San Diego Union Tribune – By George Varga | All Things Michael
Jennifer Batten didn’t think of herself as a pioneer in 1987, when she began a 10-year stint as the lead guitarist in Michael Jackson’s band for three consecutive world tours. Likewise, the former San Diego virtuoso was focused on her playing — not making music history — during her 1998-to-2001 tenure with English guitar legend Jeff Beck. His bands over the previous 30 years had never before featured a female instrumentalist.
But Batten, who performs Friday at Ramona Mainstage with fellow guitarists Uli Jon Roth and Andy Timmons, is no stranger to being a trailblazer.
When Batten auditioned for Jackson’s band in Los Angeles, where she moved from San Diego in 1984, she performed an unaccompanied guitar version of jazz sax icon John Coltrane’s “Giant Steps.” Even more impressive, she rearranged Coltrane’s already challenging piece as an Eddie Van Halen-styled tapping solo — which might have proved daunting for Van Halen himself — with each note plucked, then hammered in rapid succession, on the guitar’s fretboard.
“About 100 guitarists auditioned,” Batten recalled of her Jackson band tryout, speaking recently from her home in Oregon. “I really don’t know if any other women guitarists auditioned, because it was a cattle call. Everybody had 15 minutes, and I only saw the person who auditioned immediately before me, and then the one immediately after me. …
“When I auditioned, there was no band, just me and a video camera. The only guidance they gave me was to say that playing funky rhythm guitar would be the majority of the gig. So I improvised something funky, then soloed freestyle. Then, I played the tapping solo to ‘Giant Steps,’ which ended up on my first album. I ended my audition with the (Eddie Van Halen) solo from ‘Beat It,’ because I’d been playing that in Purl for a couple of years.”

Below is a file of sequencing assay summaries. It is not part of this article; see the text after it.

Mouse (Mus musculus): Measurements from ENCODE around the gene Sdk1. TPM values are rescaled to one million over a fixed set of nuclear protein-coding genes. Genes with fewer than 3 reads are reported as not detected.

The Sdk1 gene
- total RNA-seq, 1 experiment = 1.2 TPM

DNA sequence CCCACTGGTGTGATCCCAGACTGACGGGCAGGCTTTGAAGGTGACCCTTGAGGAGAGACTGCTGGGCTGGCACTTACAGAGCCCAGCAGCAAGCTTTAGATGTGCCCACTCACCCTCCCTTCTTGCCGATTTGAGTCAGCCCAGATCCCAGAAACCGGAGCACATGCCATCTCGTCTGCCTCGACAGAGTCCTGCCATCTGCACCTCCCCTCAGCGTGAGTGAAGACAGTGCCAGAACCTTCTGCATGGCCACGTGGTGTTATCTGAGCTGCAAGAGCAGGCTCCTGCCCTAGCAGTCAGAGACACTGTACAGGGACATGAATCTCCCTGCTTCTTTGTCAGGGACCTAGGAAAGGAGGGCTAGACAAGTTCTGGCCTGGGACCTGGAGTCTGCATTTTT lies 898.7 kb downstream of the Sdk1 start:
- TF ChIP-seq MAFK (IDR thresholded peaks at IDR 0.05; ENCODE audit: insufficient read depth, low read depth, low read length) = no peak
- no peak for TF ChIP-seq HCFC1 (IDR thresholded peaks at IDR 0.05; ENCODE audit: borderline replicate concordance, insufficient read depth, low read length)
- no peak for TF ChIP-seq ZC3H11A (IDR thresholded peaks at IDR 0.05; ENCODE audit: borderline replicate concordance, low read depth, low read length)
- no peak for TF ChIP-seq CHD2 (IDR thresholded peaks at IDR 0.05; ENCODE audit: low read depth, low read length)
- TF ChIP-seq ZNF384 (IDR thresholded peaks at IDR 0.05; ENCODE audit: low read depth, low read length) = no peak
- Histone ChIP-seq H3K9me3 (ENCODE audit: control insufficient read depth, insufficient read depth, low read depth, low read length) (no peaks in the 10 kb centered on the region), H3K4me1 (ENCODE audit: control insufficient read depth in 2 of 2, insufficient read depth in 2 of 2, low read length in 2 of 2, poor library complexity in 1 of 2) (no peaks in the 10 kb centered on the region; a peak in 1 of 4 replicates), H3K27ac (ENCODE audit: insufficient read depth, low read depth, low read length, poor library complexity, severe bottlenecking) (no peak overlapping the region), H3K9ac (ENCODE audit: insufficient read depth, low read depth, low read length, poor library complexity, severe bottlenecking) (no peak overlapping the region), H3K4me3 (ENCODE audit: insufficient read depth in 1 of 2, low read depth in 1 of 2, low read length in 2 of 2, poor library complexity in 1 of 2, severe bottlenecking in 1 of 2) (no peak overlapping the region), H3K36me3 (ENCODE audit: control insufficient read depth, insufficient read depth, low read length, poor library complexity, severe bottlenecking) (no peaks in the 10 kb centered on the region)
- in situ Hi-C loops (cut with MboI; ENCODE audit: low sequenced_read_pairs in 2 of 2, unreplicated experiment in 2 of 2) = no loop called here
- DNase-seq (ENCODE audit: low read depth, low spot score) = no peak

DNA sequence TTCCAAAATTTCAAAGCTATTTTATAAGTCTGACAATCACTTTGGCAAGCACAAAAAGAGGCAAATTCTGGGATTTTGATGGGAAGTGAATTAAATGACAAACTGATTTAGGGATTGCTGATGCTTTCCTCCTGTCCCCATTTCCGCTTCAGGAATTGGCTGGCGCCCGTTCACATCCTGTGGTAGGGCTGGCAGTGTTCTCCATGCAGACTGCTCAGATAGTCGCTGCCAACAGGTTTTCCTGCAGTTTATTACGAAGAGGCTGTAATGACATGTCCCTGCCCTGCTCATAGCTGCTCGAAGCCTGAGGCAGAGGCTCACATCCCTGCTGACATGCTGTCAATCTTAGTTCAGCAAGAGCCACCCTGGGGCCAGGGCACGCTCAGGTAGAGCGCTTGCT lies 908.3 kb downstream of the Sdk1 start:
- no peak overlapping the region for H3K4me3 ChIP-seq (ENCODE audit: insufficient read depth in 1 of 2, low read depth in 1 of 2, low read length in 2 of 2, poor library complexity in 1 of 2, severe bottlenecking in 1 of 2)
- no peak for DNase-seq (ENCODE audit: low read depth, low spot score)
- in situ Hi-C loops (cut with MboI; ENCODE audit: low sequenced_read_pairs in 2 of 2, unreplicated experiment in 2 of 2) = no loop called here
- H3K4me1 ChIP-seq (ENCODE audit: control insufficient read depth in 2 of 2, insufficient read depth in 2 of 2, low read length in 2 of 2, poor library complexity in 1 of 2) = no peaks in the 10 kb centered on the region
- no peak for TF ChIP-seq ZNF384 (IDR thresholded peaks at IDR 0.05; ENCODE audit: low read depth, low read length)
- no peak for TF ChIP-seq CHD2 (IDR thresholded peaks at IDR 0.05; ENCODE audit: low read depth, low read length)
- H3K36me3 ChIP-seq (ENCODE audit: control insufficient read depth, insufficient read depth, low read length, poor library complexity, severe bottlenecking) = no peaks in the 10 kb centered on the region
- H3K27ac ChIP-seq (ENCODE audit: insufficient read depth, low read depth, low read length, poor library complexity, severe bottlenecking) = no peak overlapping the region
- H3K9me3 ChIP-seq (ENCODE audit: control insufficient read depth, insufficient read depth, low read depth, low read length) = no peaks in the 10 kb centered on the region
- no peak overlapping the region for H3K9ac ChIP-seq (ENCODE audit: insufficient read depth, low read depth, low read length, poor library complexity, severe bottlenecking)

Batten was called back for another audition, but it wasn’t the music that proved daunting.
“At the end of the second audition, the guy videotaping me said: ‘Michael wants to get an idea of your personality, so talk to the camera.’ That was probably the hardest part of the audition!” she said, laughing.
“Several days later, I got a call that Michael was interested, and asking if I could come in to play with his band, and see how it went. And, also, they asked, could I take a year off to tour? I said: ‘Take me anywhere, for any length of time!’ The first tour turned out to be a year and a half.”
The only other woman in Jackson’s band was a then-unknown singer named Sheryl Crow, with whom Batten shared a dressing room on tour.
Her work with Jackson led to meeting Jeff Beck, a guitarist Batten had idolized since her teen years. She had taught herself to play all the solos from his classic “Blow by Blow” and “Wired” albums, both released in the mid-1970s. By the late 1990s, she was onstage, trading lines on some of those same songs with Beck.
Batten will be a special guest when Beck performs his “50 Years of Beck” anniversary in music concert with Buddy Guy at the Hollywood Bowl on Aug. 10.
Asked to compare and contrast playing with Jackson and Beck, she said: “Instead of being one of seven people onstage with Michael, I was one of four people onstage with Jeff. And, with Jeff, I was responsible for playing all the harmony parts. So, if there was a mistake, it wasn’t very easy for me to hide.
“Michael wanted it to sound the same every night. And every one of the songs we did was a big hit, so people knew every note of the songs. Jeff wanted it different every night. He wanted us to fire him up to go to different musical places, each time we played.”